BANFF – The Town of Banff will forgo $152,000 in municipal development fees to help the YWCA build its $8.8 million affordable housing project.
Council unanimously agreed to provide the grant in lieu of development application fees during a council meeting on Monday (Feb. 11). The money will come from the Town’s budget stabilization reserve, which currently has $620,000.
Still shy of $3.2 million in funding for the Banff Courtyard Project, the YWCA had previously asked council to consider waiving $47,200 in development fees, however upon further review administration determined development fees associated with the project were closer to $152,000.
“We know that this is a substantial request, it’s not the kind of money you find in the couch after the Super Bowl, but in context of $8.875 million capital project cost for the Court Yard Project it equates to 1.7 per cent,” said Steve Crotty, chief operations officer for the YWCA.
“I think this is a rare and unique opportunity for a modest investment that will have a lasting impact on the housing continuum.”
When the Courtyard Project is complete it will create 33 affordable housing units, including nine hostel units available for both short and long-term rental.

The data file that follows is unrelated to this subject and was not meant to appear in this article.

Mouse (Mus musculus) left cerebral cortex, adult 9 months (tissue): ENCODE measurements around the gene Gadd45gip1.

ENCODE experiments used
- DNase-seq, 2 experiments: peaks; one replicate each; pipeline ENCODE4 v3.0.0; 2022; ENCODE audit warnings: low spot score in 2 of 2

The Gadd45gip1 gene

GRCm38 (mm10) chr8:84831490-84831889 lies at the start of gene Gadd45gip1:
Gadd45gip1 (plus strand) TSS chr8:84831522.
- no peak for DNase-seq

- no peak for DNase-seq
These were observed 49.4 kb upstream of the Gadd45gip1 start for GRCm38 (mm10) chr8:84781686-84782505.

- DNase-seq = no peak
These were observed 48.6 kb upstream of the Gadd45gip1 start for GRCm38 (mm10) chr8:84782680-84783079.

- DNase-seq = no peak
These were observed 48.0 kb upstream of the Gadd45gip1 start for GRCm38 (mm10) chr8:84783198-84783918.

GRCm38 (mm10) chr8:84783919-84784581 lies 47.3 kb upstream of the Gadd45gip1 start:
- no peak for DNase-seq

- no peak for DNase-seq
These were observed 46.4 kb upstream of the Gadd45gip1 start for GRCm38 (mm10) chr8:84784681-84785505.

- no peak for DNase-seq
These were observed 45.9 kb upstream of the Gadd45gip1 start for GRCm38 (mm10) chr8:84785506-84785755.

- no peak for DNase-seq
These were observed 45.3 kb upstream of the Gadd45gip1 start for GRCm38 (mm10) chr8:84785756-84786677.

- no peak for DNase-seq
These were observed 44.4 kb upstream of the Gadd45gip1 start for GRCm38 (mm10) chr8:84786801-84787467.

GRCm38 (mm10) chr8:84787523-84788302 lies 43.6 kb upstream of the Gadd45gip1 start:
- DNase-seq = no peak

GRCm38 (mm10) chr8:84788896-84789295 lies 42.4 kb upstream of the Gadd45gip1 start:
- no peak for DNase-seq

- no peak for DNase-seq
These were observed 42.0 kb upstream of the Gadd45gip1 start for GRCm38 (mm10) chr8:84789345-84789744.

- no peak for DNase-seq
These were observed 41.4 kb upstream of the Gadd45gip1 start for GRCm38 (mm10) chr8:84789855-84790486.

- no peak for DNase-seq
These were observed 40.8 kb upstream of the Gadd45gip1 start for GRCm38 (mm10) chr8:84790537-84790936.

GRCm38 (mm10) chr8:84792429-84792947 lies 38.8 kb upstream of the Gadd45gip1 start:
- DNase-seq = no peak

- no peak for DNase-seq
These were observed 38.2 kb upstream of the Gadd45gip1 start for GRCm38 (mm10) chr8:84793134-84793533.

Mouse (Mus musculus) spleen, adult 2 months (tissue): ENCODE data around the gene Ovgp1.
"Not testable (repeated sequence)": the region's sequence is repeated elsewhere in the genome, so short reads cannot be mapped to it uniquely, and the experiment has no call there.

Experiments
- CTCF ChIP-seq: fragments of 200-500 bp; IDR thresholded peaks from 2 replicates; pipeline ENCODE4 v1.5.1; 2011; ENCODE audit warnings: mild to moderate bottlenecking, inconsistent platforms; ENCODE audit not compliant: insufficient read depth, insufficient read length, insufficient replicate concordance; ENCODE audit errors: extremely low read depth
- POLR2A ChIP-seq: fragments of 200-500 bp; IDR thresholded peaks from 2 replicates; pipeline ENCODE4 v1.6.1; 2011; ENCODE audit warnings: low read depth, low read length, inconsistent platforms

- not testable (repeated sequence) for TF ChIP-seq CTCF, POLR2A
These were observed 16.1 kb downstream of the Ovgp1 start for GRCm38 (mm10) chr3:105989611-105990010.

The units will be designed for residents who face barriers to finding suitable rental accommodation in Banff.
Criteria for potential residents would include, though not exclusively, new and extended families and people with accessibility needs, with the common thread of being lower income earners. Rental rates will be about 10 to 20 per cent below market value.
Coun. Ted. Christensen said he supported the request, but asked whether council could restrict the use of the nine hostel units, so they aren’t used for short-term overnight accommodation.
Jennifer Laforest, a planner with the Town, said the mixed-used application is similar to the characteristics of the existing development and fits in well with the land use district for the area.
Coun. Chip Olver reminded her colleagues the YWCA is also a charitable organization, so any revenue generated from the project would have to be reinvested into the organization.
“It’s a type of housing that I don’t believe is provided elsewhere in our community and I just want to stress that not only are they a non profit, they are a charitable organization and so any money that they make through a dormitory room that they may rent to somebody who is not a long-term resident has to go back into their purpose,” said Olver.
“Every dollar they make goes back into the services that the Y offers our community.”
The YWCA is contributing $1.6 million towards the project in land costs, while the federal and provincial governments have both kicked in $3.95 million.
The remaining capital will be secured through private financing with the help of the Town, which passed a motion in January to work with the YWCA to support the project through a loan guarantee and access to better borrowing rates through the Alberta Capital Finance Authority.
The $8.8 million housing project envisions using shipping containers to build a three-storey building that will provide affordable rental housing for up to 78 residents.
The project is expected to meet net-zero targets for energy efficiency and be completed before the end of 2019.